It was a good reading year for me. Here's hoping 2012 will bring some awesome new discoveries, since it looks like something of a drought for cliffhanger/best-beloved books. Diana Gabaldon's Written in My Own Heart's Blood probably won't appear till sometime in 2013, likewise for Julia Spencer-Fleming's next Russ/Clare book. No Sharpe or Starbuck in Bernard Cornwell's pipeline that I'm aware of. I haven't heard anything about a release date for the Ivan book Lois McMaster Bujold is supposedly working on, and I'm in serious Barrayar withdrawal! Jacqueline Carey is at least on a break from and possibly done with Terre D'Ange, and I think the same may be the case for Lindsey Davis and Marcus Didius Falco (though Master & God looks interesting). And let's just say I hope George RR Martin gets his next out before the TV series catches up with it. Before my daughter starts high school is probably more realistic (she's in 2nd grade).

Don't get me wrong, none of these authors need to write faster or write what I want instead of what their muse gives them. I just don't have anything preordered months in advance right now, and I kinda miss it.

Anyway, back to 2011.

Favorite Debut Book

No Proper Lady, by Isabel Cooper. Fantasy romance that gets the balance between the two genres just right, IMO.

Favorite 2011 fiction

A Lily Among Thorns, by Rose Lerner. Solomon is one of my favorite romance heroes ever--the genre could use more brainy betas like him.

Unveiled, by Courtney Milan. Beautiful, character-driven romance.

One Was a Soldier, by Julia Spencer-Fleming. Another stunning entry in the series that won me over to contemporary-set mysteries.

Captive Bride, by Bonnie Dee. A gem of a historical romance that makes its unusual setting (1870's San Francisco) and interracial love story work.

Favorite fiction published before 2011 I just now got around to reading

The Mischief of the Mistletoe, by Lauren Willig (2010). Just a delightful, frothy Regency romp.

Linnets and Valerians, by Elizabeth Goudge (1964). Children's fantasy set in early 20th century England. I think it would appeal to readers of anything from Narnia to Harry Potter to A Wrinkle in Time to Anne of Green Gables.

Lady Elizabeth's Comet, by Sheila Simonson (1986). Traditional Regency that feels especially grounded in the voice and values of the time.

Can't Stand the Heat, by Louisa Edwards (2009). Contemporary romance after my foodie city-girl heart.

Major Pettigrew's Last Stand, by Helen Simonson (2010). A refreshing, subtle love story with older protagonists.

A Clash of Kings, by George RR Martin (1998). After getting hooked on Game of Thrones on HBO, I glommed the entire series, but I think this second book is the strongest.

Memory (1996), Komarr (1998), and A Civil Campaign (1999), by Lois McMaster Bujold. The brightest jewels in the sparkling crown that is the Vorkosigan Saga. I can't say enough about how much I love this whole series, but these are the ones I'd take with me to the proverbial desert island.

Sunday, January 1, 2012


Ah, another new year (and for me, another birthday). I can never resist the impulse to make resolutions, even knowing that the combination of diehard old habits and my busy life will make it difficult to really do all that organizing and exercising and so on.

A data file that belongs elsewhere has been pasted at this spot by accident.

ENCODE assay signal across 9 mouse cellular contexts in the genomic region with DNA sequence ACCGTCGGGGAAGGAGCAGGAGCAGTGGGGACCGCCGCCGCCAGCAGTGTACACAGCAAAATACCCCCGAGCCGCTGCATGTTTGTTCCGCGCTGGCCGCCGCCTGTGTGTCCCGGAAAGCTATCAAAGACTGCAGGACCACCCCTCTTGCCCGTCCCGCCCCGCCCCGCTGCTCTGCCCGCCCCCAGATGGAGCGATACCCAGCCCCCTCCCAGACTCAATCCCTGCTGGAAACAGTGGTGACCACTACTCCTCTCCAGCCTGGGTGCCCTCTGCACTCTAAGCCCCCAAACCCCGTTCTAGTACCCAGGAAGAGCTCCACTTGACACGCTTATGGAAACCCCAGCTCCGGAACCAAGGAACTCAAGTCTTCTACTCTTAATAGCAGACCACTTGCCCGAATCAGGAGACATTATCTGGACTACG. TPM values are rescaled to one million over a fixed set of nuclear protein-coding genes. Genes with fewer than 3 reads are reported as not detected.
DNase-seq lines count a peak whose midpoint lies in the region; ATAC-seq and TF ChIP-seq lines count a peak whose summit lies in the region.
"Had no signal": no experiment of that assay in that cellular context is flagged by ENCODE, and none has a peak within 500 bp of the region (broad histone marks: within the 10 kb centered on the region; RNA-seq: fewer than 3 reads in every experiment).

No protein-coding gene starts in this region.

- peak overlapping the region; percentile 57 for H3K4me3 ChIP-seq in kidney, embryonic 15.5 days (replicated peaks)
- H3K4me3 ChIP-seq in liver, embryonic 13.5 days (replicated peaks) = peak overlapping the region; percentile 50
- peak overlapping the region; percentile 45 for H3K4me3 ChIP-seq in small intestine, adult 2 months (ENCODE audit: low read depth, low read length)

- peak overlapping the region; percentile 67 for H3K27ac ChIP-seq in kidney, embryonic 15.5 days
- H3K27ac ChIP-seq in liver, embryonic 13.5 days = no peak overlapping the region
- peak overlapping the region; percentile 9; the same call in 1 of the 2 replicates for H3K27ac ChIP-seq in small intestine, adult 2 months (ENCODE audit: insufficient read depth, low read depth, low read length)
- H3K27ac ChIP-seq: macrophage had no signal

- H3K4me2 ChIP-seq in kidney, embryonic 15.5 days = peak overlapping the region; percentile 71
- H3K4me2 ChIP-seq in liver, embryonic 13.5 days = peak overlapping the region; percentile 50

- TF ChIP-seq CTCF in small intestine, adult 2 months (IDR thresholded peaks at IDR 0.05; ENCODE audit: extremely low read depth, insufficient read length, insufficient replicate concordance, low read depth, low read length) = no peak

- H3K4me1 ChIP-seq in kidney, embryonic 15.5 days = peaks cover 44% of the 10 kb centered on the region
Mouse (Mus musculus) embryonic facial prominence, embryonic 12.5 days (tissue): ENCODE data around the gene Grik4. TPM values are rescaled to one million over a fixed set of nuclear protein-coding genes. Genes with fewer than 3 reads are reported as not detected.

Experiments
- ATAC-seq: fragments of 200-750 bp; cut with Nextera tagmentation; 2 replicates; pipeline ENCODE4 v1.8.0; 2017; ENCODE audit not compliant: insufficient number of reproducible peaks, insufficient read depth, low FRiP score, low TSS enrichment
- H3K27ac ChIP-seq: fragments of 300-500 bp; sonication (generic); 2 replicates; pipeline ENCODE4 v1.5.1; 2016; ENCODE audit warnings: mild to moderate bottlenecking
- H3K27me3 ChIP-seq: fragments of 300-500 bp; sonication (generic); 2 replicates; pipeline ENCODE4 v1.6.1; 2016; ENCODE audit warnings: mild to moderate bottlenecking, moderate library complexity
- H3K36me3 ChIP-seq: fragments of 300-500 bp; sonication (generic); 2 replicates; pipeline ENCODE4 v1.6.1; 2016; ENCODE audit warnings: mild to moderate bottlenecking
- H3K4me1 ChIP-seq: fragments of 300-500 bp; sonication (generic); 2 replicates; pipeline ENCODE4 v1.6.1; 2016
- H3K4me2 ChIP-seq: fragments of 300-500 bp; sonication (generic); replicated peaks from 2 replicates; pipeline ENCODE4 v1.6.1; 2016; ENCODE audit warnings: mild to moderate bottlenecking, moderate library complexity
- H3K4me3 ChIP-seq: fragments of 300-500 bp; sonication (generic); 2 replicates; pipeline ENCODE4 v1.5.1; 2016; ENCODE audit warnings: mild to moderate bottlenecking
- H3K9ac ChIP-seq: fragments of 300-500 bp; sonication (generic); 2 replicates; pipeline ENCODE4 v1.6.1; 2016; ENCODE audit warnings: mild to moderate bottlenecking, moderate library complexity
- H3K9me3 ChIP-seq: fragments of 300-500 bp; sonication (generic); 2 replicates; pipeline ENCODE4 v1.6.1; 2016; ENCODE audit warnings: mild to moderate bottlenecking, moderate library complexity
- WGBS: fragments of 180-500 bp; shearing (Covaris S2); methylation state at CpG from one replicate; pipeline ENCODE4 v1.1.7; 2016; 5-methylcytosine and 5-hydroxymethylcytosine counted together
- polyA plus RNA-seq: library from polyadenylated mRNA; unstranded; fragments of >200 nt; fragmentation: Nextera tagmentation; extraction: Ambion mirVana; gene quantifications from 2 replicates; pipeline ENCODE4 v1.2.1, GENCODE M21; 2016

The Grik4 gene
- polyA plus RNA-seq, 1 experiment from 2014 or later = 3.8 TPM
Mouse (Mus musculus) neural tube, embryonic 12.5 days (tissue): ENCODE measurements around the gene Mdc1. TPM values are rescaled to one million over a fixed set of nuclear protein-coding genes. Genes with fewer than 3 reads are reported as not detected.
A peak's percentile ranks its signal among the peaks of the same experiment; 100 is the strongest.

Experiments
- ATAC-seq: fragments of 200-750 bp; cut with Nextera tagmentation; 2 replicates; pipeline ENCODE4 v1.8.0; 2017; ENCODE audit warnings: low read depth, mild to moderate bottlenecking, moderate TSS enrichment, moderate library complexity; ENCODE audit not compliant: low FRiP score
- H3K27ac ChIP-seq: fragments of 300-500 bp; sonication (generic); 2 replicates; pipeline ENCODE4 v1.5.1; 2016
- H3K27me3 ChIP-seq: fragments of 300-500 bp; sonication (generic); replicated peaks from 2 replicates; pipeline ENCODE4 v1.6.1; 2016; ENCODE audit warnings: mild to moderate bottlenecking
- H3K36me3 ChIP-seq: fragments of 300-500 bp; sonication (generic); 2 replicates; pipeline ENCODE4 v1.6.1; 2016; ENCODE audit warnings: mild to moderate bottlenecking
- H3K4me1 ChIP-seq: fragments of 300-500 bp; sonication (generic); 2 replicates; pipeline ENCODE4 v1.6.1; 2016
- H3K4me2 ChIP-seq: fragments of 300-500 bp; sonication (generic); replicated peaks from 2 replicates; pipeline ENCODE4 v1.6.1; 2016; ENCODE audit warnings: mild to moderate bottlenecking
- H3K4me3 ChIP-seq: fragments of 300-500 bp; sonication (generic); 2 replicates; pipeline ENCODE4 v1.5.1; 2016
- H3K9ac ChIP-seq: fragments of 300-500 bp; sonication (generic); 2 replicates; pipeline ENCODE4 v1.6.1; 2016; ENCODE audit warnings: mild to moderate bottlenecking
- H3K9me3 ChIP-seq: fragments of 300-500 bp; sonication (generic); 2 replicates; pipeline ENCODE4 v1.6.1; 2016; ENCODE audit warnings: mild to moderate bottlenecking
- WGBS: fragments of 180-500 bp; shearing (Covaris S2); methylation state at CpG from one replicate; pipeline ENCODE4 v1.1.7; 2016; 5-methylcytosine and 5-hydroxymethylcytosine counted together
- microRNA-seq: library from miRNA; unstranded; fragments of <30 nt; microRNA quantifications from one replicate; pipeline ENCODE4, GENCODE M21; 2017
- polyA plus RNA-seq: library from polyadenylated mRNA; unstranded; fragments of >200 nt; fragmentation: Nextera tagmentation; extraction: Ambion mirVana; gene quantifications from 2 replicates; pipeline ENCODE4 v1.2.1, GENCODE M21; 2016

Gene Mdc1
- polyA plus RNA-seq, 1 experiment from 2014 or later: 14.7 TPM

So I've done the same this year. My 2012 goals list is long, and I probably won't meet all of them. However, the most important ones boil down to:

1) Have a productive year as a writer.

2) Live a more healthy life.

I'm not going to share the rest of my goals, or even the exact steps I've delineated for productive writing and healthy living (though I may blog about them if/when I succeed).

BUT, I decided to give myself two challenges that ought to be easily achievable within 6-7 months, talk about them publicly, AND set up consequences for failing to meet them:

Challenge the First: After I turn in the manuscript for my WIP, due April 1, I want to work on a short novella. Key word here is short: I'm shooting for around 15,000 words. Once I've done a bit of research and settled on the plot, I should be able to complete the first draft in less than a month. So I'd like to finish the draft no later than 5/15 or so, and have it submission-ready by mid-June. But life happens, and my editor will most likely send me developmental edits for the WIP sometime within that window...so I'm giving myself till July 23, the day I plan to fly down to Anaheim for RWA National, to finish that first draft. And if I don't? I will wear a shirt like this on the plane:

Challenge the Second: By that same date, July 23, I want to lose 20 lbs. and/or enough to drop at least a size in my favorite jeans. (Which ought to be one and the same, but I'm giving myself an out in case by some freak chance the weight decides to come off everywhere BUT my waistline.) If I do not do so, I will wear this hat on the plane:

For me, those are some dire consequences for falling short of my goals. You see, in my real sports fan life, I'd wear this hat with this shirt:

Anyone want to pick their own sports gear nightmare and join me? I got the idea for this after hearing a pair of coworkers, one a UW grad and the other WSU, challenge each other to quit smoking with the threat of having to wear a Cougars tee for the former and a Husky one for the latter.

The fine print: the bet is off if some dire medical, natural, financial, or similar disaster interferes. F'rex, if this is the year the Seattle Fault or the Cascadia Subduction Zone is destined to slip, I'm not going to inflict Bama and Yankees gear upon myself on top of everything else.